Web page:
The Soguero Pablo Lozano - picture of Lugares Magazine We visited Pablo at home, as he was busy working on tackle inspired by an 1850 model. He must have finished it by now, because it is to be shown at the Rural exhibition, competing with other tack makers' works. He prepared a mate for us while his dog, Cascote slept lazily on the sofa. He had just finished a braid made with 12 leather strips, but he also has some with 20 and more strips. He is extremely generous with his talent, teaching the trade to whoever wants to learn. Thus he has several apprentices ranging from ages 9 upwards, who come to learn the art of tack making in their spare time. One thing to keep in mind. If you order something, be prepared to wait for it. It can take a week, or even a month.

César came to collect Gustavo at the Ave María to take him on the Trilu (a sort of paraglider with an engine). Real door to door service. I was still chatting with Gabriel about horses, and his method of breaking them in, when they returned. We all had lunch together.

Carlos Centineo also picked us up at the inn. But without the bicycles. He knows so much about the history of Tandil, that it would have been somewhat awkward to ride a bike and take notes at the same time. So we drove to Route 226 as far as the detour to Pablo Acosta. The 226 also leads to the road to Acelain, the traditional estancia belonging to poet Enrique Larreta. They don't take guests in at the main house, but a good way of seeing it is to stay at Cerro Indio, the old school on the estancia, refurbished by Gonzalo Llambí, great grandson of Larreta, to receive hunters and tourists interested in deer, antelopes, buffaloes and wild boars.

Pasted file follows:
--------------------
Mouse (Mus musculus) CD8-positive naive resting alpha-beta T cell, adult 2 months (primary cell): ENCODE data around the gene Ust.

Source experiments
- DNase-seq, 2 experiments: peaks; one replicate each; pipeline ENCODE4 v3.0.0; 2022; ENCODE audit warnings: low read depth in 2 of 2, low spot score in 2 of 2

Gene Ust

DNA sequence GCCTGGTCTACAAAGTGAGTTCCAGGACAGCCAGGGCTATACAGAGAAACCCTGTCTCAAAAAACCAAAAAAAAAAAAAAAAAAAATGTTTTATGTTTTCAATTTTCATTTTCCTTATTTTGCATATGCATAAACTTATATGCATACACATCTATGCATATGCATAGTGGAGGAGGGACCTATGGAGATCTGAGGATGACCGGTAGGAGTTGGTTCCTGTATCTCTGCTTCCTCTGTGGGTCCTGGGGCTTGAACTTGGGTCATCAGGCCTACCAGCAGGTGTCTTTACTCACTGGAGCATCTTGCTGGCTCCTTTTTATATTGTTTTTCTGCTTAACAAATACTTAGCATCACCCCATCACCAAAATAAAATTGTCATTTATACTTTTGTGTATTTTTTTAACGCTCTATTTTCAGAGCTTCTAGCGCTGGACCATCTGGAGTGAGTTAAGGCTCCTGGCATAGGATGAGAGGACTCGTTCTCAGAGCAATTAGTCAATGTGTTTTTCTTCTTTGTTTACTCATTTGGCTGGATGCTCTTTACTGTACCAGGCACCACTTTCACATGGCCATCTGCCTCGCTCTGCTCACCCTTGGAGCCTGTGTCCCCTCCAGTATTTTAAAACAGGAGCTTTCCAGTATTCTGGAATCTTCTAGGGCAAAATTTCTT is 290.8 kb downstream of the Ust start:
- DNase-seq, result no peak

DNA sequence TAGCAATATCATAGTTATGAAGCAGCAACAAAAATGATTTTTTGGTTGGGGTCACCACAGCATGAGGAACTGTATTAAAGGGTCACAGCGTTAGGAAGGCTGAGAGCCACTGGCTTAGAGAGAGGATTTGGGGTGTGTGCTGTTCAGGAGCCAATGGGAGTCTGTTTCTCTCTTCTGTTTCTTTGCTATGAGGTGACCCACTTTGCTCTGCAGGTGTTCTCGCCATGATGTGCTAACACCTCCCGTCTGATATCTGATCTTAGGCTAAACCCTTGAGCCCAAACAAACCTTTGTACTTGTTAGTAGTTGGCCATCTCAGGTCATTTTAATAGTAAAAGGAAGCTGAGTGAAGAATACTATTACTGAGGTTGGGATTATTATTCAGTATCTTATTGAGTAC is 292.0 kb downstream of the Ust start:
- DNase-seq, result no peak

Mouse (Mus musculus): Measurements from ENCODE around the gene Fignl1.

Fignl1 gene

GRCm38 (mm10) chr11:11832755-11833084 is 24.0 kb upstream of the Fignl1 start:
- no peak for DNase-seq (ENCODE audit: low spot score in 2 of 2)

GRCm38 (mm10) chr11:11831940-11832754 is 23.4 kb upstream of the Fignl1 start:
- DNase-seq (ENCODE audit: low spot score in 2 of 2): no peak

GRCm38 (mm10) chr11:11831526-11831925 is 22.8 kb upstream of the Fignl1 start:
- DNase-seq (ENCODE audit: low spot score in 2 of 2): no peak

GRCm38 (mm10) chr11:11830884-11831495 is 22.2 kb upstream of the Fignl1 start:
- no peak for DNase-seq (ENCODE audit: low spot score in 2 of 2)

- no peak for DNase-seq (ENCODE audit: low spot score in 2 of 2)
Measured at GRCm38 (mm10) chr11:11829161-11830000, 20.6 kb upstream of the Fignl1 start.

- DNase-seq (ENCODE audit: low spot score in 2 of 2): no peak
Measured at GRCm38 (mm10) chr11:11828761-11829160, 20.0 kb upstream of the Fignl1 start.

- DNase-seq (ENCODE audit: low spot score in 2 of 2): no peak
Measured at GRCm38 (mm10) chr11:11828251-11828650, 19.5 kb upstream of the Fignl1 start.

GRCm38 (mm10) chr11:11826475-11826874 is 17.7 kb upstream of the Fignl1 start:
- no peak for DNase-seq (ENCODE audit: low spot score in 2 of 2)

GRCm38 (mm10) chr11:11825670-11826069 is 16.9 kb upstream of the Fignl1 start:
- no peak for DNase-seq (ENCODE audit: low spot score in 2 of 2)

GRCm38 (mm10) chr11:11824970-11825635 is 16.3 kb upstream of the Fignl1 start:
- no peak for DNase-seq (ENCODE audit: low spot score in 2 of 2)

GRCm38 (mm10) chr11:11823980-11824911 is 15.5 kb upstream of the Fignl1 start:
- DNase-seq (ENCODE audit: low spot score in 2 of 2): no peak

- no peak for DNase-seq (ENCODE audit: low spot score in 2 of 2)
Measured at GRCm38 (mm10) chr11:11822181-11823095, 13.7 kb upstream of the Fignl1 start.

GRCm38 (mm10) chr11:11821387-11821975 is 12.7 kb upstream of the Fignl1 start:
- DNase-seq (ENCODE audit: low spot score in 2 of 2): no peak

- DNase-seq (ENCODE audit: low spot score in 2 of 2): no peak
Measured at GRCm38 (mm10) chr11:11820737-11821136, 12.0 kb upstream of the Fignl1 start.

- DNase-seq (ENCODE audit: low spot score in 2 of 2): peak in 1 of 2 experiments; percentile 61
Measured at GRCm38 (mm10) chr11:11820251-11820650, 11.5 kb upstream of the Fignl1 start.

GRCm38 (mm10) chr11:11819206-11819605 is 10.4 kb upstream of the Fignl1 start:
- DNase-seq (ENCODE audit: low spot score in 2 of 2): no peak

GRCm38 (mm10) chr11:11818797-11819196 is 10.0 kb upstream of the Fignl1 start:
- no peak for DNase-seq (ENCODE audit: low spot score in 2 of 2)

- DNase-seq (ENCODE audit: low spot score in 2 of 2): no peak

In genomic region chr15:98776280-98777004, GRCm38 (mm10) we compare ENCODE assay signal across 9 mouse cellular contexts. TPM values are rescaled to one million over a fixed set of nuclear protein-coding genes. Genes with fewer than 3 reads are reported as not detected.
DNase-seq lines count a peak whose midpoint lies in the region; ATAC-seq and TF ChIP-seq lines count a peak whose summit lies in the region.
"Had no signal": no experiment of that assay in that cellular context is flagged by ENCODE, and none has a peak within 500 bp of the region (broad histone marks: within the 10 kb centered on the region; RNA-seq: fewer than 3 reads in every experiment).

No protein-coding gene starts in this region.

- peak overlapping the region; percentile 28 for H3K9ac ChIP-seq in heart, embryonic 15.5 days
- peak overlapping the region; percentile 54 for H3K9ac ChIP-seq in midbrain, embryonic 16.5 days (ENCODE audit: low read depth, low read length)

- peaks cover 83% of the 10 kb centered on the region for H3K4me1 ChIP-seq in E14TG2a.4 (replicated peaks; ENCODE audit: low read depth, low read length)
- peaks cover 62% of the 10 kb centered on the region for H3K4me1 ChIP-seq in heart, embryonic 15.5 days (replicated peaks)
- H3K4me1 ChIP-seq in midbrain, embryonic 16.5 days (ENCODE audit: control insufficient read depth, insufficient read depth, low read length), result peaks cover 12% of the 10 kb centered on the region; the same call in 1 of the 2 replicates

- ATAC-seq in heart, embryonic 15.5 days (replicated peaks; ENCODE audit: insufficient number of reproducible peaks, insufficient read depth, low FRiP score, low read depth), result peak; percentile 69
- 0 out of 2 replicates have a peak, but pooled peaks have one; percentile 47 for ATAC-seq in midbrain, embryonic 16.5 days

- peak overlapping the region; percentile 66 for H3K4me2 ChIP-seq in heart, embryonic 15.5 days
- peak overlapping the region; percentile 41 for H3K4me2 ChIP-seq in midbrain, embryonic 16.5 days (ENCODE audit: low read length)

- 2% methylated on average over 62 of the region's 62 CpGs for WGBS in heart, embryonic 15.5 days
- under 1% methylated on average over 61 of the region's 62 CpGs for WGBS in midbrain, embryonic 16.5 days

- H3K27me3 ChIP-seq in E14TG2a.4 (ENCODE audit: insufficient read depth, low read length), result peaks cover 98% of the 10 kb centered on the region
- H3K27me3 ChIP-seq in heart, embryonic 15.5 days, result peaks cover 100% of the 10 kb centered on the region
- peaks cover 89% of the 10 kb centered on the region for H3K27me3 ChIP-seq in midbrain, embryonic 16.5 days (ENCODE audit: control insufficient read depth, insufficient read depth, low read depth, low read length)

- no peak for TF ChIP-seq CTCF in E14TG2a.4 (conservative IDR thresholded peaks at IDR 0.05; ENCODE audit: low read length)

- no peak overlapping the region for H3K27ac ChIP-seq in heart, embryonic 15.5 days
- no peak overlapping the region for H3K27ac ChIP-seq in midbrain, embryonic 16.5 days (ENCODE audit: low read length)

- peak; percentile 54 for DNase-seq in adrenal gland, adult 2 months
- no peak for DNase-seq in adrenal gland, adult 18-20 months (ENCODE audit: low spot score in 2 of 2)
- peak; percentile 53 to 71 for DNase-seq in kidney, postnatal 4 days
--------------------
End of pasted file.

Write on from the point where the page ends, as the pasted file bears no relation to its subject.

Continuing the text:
Gulls in the blue one - picture of Lugares Magazine The roads to Pablo Acosta and Vela towns are the most beautiful in the region and the perfect scenario for Carlos to reveal his deep understanding of the surroundings. He began telling us about the fort built in 1823 and was talking about the old days when the Basque, Italian and Yugoslav immigrants arrived to this region, when we reached the humble Nuestra Señora de los Angeles church, better known as the Trappist Monastery. Monastery Tandileño - picture of Lugares Magazine A truly moving experience. On the way back, Carlos told us the story of the stonecutters' union, responsible for bringing the highest growth rates to Tandil as the main supplier of cobblestones to the capital city. They apparently organised a huge strike in 1911, followed by the mysterious collapse of the Moving Boulder the year after. Did the vibrations of the explosions cause this? Was it pushed off by the quarrymen who may have been irritated by the arrival of wealthy tourists to visit it? A mystery worth solving.